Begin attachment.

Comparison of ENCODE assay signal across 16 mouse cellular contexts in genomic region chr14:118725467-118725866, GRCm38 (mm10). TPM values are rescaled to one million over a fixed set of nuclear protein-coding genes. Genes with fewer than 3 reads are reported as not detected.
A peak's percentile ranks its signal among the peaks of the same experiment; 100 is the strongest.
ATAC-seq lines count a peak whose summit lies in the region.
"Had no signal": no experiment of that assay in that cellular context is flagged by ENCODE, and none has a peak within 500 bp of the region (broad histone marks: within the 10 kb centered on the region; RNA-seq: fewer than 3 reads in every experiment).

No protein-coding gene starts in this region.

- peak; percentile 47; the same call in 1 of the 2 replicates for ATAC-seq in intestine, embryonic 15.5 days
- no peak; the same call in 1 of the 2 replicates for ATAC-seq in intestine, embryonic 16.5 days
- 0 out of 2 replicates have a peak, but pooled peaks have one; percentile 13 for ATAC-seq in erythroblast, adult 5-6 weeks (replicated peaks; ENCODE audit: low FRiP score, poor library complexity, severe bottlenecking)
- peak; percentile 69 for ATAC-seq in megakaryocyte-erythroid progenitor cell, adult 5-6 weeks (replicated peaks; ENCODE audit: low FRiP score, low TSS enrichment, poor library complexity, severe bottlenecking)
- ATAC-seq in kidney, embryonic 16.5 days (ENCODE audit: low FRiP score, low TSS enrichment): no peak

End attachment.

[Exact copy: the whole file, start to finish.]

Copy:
Comparison of ENCODE assay signal across 16 mouse cellular contexts in genomic region chr14:118725467-118725866, GRCm38 (mm10). TPM values are rescaled to one million over a fixed set of nuclear protein-coding genes. Genes with fewer than 3 reads are reported as not detected.
A peak's percentile ranks its signal among the peaks of the same experiment; 100 is the strongest.
ATAC-seq lines count a peak whose summit lies in the region.
"Had no signal": no experiment of that assay in that cellular context is flagged by ENCODE, and none has a peak within 500 bp of the region (broad histone marks: within the 10 kb centered on the region; RNA-seq: fewer than 3 reads in every experiment).

No protein-coding gene starts in this region.

- peak; percentile 47; the same call in 1 of the 2 replicates for ATAC-seq in intestine, embryonic 15.5 days
- no peak; the same call in 1 of the 2 replicates for ATAC-seq in intestine, embryonic 16.5 days
- 0 out of 2 replicates have a peak, but pooled peaks have one; percentile 13 for ATAC-seq in erythroblast, adult 5-6 weeks (replicated peaks; ENCODE audit: low FRiP score, poor library complexity, severe bottlenecking)
- peak; percentile 69 for ATAC-seq in megakaryocyte-erythroid progenitor cell, adult 5-6 weeks (replicated peaks; ENCODE audit: low FRiP score, low TSS enrichment, poor library complexity, severe bottlenecking)
- ATAC-seq in kidney, embryonic 16.5 days (ENCODE audit: low FRiP score, low TSS enrichment): no peak